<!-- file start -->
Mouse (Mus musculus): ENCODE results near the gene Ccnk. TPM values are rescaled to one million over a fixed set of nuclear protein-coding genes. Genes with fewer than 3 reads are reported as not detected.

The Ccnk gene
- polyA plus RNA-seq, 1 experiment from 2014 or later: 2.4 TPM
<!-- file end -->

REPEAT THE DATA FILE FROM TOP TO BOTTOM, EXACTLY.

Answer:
Mouse (Mus musculus): ENCODE results near the gene Ccnk. TPM values are rescaled to one million over a fixed set of nuclear protein-coding genes. Genes with fewer than 3 reads are reported as not detected.

The Ccnk gene
- polyA plus RNA-seq, 1 experiment from 2014 or later: 2.4 TPM